Opinion: Permanent Fund Dividend isn’t state money

Let us hope that the Legislature chooses the course of protecting our dividend.

The oil in the ground is the property of all Alaskans as individuals by a strict interpretation of our Constitution. Years ago we elected to save 50% of the revenues derived from the sale of our oil in the Permanent Fund so we would always have money. We also decided to use up to 50% of the oil revenue to fund state government.

From the profits made by wisely investing the monies in the Permanent Fund, we decided to pay ourselves a dividend. We decided that the principal of the Permanent Fund had to be protected against inflation that came before the dividend to the people of Alaska. Half the operating profits, after inflation proofing the Permanent Fund, were to fund state government; the other half were to be distributed to the people of Alaska. This is the classical stock corporation applied on a statewide scale.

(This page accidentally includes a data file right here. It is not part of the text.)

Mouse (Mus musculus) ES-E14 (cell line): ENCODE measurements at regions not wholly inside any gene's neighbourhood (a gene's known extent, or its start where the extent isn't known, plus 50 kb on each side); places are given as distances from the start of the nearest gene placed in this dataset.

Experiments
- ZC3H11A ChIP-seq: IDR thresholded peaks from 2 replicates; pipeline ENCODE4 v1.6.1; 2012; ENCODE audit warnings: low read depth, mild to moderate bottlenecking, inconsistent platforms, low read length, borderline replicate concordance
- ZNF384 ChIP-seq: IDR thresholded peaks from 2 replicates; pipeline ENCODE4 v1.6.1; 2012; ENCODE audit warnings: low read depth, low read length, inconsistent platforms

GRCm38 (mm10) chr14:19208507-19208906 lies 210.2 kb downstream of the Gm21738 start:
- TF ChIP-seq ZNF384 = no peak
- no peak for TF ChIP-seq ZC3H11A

The administration and Legislature are fiducial agents with respect to the Permanent Fund Dividend. Neither owns the Permanent Fund nor do they own the portion set aside for dividends. No Alaska citizen needs to earn their Permanent Fund Dividend, as it is a dividend on their invested share of our oil revenue. The dividend is not “free money from the state” as some authors have claimed to justify their socialist give away programs. It is our individual return on investment.

The previous administration usurped authority over the dividend to fund their initiatives that were designed to keep them in office and make Alaskans more dependent on state government. At one time, we hoped that the growth of state government could be controlled by limiting the amount of money available. Instead state government saved money early and spent it later, growing ever larger in the process until it ran out of money and had to take from Alaskans via the usurpation of the dividend. We need to require the state government to be our fiducial agent with respect to the Permanent Fund. Government spending is not for all Alaskans; it is for the special interests, teachers, government workers, Medicare recipients, and others too numerous to list. State government has a solemn duty to the people of Alaska to pay the full dividend as determined by the Permanent Fund Corporation. Let us hope that the Legislature chooses the course of protecting our dividend.

John D. Cooper,

Juneau


• My Turns and Letters to the Editor represent the view of the author, not the view of the Juneau Empire.